Today, the company has more than 30 employees—most of whom are American—and is a good example of how “immigration is a win-win for everyone.”
Agustin Lopez Marquez is the Venezuelan co-founder of SQZ Biotech, a company that re-engineers cells to help them fight diseases. In 2014, Scientific American named SQZ Biotech’s technology one of ten “world changing ideas.” Today, the company has more than 30 employees—most of whom are American—and is, Lopez Marquez says, a good example of how “immigration is a win-win for everyone.”
“In Venezuela, chemical engineers are often constrained to the energy industry,” says Agustin Lopez Marquez. “It was only when I came to the United States that I realized chemical engineers could have a big impact in the medical field too.” This realization led Lopez Marquez, who studied chemical engineering at MIT, to co-found SQZ Biotech, a company that re-engineers cells to help fight cancer and other diseases. SQZ Biotech’s technology is called CellSqueeze—a process that literally squeezes cells open in order to insert molecules that will strengthen those cells. One of the most promising applications of this technology is immunotherapy, a medical treatment that takes a patient’s disease-fighting cells out of the body, strengthens them, and then reinserts them back into the body.
CellSqueeze was invented by Armon Sharei at MIT, in the labs of Professors Bob Langer and Klavs Jensen. Lopez Marquez met Sharei, whose parents are from Iran, while they were both pursuing graduate degrees in chemical engineering at MIT. In 2013, the two friends became business partners.
SQZ’s innovative approach to disease treatment has brought the company many accolades, including being named one of Scientific America’s ten “world changing ideas of 2014.” Lopez Marquez says that SQZ Biotech is one of many examples of the positive contributions immigrants have had in the United States. “My co-founders and I have built a successful company that is on the cutting edge of medical innovation in America,” he says. SQZ Biotech has also created over 20 new jobs, roughly two-thirds of which have been filled by Americans. “So, in the grand scheme of things,” Lopez Marquez says, “immigration is a win-win for everyone.”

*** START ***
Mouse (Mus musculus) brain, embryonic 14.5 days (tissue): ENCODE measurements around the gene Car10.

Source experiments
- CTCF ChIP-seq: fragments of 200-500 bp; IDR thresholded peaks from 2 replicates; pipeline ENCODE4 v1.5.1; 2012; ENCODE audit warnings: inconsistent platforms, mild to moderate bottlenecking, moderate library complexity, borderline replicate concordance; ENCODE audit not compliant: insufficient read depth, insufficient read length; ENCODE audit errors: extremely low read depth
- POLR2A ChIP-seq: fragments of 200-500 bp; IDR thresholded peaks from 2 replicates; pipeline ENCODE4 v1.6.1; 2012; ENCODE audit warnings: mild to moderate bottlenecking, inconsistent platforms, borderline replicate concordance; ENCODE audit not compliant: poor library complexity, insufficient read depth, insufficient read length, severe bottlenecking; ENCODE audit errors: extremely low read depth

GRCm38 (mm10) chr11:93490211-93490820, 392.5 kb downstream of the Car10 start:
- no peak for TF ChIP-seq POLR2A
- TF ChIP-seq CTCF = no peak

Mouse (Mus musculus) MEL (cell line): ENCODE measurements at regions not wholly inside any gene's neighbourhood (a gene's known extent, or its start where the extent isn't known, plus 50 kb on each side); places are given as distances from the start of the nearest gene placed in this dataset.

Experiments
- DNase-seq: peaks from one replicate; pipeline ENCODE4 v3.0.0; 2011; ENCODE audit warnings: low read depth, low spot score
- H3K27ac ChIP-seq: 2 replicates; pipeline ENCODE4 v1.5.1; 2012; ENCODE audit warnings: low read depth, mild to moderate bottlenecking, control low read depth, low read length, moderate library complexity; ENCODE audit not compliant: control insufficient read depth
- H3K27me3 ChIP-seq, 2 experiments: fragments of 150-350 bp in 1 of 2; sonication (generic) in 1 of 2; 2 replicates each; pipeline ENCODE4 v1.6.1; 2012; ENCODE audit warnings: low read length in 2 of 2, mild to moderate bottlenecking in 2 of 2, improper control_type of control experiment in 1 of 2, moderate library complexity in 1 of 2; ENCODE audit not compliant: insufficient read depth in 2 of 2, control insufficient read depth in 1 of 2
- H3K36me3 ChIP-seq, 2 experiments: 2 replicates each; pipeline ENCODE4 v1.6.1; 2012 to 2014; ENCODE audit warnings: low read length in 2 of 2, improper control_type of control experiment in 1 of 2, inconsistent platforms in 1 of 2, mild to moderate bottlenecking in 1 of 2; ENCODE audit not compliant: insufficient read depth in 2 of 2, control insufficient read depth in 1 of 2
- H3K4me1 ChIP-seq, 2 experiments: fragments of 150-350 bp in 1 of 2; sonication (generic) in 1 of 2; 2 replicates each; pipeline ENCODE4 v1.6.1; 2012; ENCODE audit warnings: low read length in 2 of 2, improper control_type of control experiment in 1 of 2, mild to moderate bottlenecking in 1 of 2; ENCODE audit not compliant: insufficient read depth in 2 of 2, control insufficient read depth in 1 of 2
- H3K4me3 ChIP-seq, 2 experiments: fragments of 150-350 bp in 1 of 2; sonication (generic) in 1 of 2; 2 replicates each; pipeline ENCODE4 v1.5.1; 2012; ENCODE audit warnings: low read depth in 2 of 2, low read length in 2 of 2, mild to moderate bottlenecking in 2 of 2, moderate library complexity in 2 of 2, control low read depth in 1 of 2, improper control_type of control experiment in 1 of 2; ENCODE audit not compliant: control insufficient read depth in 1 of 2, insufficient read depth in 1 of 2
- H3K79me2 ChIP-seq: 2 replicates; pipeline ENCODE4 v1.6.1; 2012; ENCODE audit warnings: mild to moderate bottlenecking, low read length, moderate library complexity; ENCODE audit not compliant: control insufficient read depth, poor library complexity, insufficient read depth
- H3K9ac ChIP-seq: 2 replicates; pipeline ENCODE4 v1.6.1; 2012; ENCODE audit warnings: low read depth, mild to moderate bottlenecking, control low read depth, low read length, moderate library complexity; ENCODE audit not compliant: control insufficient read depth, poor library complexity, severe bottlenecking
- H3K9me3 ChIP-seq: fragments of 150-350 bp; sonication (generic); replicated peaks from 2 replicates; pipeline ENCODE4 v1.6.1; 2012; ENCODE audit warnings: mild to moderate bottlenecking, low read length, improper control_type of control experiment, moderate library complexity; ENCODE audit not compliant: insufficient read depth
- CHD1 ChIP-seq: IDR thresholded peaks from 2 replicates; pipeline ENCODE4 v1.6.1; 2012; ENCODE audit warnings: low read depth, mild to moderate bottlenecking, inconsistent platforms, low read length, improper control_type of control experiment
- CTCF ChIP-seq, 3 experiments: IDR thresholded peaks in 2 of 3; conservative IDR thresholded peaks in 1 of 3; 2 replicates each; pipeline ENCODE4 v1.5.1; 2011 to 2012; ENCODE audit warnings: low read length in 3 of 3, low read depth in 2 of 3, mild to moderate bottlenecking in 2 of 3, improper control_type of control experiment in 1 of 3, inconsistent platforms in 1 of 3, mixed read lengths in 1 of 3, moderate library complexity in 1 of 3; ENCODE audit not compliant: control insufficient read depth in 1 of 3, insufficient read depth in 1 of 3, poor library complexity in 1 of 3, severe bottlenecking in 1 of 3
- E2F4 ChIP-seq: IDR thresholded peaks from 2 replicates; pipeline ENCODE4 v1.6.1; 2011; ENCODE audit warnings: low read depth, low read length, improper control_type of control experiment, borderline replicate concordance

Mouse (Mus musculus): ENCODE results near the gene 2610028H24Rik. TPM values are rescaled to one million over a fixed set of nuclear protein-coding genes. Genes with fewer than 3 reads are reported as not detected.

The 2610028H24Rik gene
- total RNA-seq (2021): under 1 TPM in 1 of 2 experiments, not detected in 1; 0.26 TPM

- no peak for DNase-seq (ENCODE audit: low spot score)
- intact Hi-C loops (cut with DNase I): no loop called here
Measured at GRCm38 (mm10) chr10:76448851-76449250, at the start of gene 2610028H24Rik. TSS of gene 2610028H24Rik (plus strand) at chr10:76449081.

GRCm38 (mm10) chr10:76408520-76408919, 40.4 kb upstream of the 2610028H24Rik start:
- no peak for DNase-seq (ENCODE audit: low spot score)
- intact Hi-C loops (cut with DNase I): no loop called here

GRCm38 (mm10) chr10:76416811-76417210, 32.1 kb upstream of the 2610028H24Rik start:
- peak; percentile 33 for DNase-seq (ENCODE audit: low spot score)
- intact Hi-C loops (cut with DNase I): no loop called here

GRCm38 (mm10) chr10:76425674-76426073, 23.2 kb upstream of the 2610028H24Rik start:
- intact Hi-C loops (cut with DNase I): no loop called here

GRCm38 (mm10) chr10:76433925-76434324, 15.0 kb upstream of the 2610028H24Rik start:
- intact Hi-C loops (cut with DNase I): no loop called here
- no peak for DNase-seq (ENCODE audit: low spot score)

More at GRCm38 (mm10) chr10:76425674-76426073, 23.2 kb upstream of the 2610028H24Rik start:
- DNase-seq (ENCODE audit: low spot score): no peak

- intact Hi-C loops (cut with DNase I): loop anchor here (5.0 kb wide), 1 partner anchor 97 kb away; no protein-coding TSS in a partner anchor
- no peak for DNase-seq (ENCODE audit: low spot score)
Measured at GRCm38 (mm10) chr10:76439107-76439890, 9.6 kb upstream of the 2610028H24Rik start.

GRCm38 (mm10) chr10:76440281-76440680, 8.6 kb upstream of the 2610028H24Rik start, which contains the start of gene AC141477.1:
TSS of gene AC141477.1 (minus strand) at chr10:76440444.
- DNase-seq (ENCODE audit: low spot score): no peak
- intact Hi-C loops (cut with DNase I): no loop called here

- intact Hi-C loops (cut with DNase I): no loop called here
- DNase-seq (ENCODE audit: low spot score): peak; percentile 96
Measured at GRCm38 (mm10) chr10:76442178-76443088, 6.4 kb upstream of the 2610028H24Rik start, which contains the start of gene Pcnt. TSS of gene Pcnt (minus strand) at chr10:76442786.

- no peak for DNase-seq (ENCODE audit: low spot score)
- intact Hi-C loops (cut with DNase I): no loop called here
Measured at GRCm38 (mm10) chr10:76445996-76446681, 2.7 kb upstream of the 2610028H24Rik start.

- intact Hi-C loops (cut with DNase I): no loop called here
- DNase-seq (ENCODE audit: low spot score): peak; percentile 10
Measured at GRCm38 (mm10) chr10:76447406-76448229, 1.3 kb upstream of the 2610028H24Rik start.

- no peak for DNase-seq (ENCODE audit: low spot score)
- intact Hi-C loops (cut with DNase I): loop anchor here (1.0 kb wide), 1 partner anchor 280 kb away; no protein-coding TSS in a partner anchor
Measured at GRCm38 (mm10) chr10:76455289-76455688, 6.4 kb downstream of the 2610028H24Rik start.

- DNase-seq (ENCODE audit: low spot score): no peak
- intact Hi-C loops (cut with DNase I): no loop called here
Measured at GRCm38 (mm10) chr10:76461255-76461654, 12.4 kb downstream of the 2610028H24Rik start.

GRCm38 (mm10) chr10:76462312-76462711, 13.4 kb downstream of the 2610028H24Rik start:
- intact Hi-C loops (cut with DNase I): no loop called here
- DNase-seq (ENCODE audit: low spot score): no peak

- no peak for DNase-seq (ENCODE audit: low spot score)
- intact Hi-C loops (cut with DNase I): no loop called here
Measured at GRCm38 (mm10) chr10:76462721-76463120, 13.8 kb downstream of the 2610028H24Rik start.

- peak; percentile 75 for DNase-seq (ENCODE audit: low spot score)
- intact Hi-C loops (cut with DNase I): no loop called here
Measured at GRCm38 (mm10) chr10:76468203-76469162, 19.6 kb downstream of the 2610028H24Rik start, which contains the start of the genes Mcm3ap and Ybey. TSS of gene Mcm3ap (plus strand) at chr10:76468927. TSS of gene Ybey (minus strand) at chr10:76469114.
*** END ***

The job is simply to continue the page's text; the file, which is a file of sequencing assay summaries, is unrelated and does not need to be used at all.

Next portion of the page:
Lopez Marquez says that his international background was a key factor in his success with SQZ Biotech. “When you’re raised in a developing country like Venezuela, you learn to become resourceful because many things people take for granted in developed countries are not a given there,” he says. “It creates an entrepreneurial mindset where you think: I’ll figure this out, regardless of the challenges.”
Although Lopez Marquez left SQZ Biotech in 2015 to work at Shire, a global pharmaceutical company, he remains in close contact with his old team. “They’re currently working with pharmaceutical companies to start the first phase of a clinical trial,” Lopez Marquez says, “and the ultimate vision is to develop treatments that dramatically improve the lives of patients suffering from some of the worst diseases in the world.”
SQZ joined the Venture Development Center in January 2015. The company began working with the VDC in October 2014 when it was seeking grants from the SBIR Program. The VDC committed laboratory and office space. SQZ subsequently was awarded $624,310 in three grants from NSF and NIH. In 2016, it received a $750,000 follow-on grant from the NSF.
According to Agustin:
“One of our first employees – Jon Gilbert – searched for all possible options for lab space for startups in the Boston area… and he came across VDC, and he could not believe how good it sounded on paper. VDC did not only have top notch lab and office spaces, but it was also affordable and it was flexible enough to cover our immediate and medium term needs. Of course, VDC had a very competitive application process for new tenants… but we were fortunate enough to be among the chosen ones. From the beginning, The staff at VDC have shown an incredible support to SQZ Biotech and we are very thankful for it.”
Today, after 18 months at the VDC, SQZ has landed a Series A investment from Polaris, closed a $500M cancer deal with Roche, and grew from 6 to 30 persons.